The flaw in economics understanding remains yours - because yours is the big government redefinition of insurance, which says we are all forced to buy something so corporations can afford to give it to a few cheaper. That is actually not the definition of insurance, it is the definition of commerce by government fiat. 

    Insurance as know it today only came into existence in World War II - because the government imposed wage controls and "benefits" were the only way that corporations could recruit new employees. And the intent was definitely not to have everyone insured, it was to allow people to gamble against a catastrophic event.

    That is what insurance is, not forcing the public to pay for birth control or sex change operations and be told they are bad citizens if they don't.

    The ACA has to be the single dumbest way to provide health insurance.  I paid 240 dollars a month for about the same amount of coverage, minus maternity and birth control.  Now I pay 0 dolllars and taxpayers pay 580 dollars.  I chose the cheapest plan available.  If everyone else is going to have their wages reduced to give me free health insurance, it better be awesome health insurance.  However, it turns out that it is worse insurance than I had before, and Aetna is pocketing 580 dollars a month.  If I were the one paying, I'd be outraged.  My outrage is the fact that no one will admit how stupid it is.  I don't want taxpayers overpaying for insurance so that the CEO of Aetna can double his salary again.  Anyway, I gotta get back to writing about cannabinoids and doing research.  Look, at least taxpayers have the hope of my research.  The ACA provides nothing of value.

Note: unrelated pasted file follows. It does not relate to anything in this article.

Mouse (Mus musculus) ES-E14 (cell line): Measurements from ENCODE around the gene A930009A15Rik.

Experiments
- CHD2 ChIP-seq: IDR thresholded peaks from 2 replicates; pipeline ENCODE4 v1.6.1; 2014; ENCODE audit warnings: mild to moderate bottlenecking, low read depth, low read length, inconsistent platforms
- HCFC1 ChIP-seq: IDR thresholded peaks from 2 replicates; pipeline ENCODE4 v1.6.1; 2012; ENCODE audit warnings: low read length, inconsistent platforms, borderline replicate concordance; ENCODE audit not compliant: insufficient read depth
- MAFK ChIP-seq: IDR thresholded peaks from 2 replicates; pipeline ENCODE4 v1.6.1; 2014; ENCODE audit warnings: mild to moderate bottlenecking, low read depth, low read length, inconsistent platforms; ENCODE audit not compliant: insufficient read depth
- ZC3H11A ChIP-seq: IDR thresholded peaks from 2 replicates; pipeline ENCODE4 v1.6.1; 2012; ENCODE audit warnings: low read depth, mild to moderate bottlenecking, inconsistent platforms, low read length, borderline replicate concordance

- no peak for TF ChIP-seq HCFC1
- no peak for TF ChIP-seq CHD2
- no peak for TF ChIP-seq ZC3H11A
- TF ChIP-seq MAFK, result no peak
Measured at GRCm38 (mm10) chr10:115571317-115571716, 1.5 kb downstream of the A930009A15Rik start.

Were we not warned that the VA was the model for how Obamacare would function?  Senator Durbin (D-IL) was very clear that there were no problems with the VA.  

    I know this sucks for you, and for everyone else that has been forced onto an exchange.  Central planning always results in this type of calamity, that is the very nature of central planning.  Instead of opening the system up for innovation, they took absolute control over the system.
    So what are you going to do about it?
    Writing about it here is a nice start, but that just really tells us what we already knew, although the vaccine angle is completely insane.  You, and everyone else that is stuck in this, are going to have to do something more.  I am thinking Stamp Act, but on a larger scale.  Absolute non-compliance seems like a good starting point.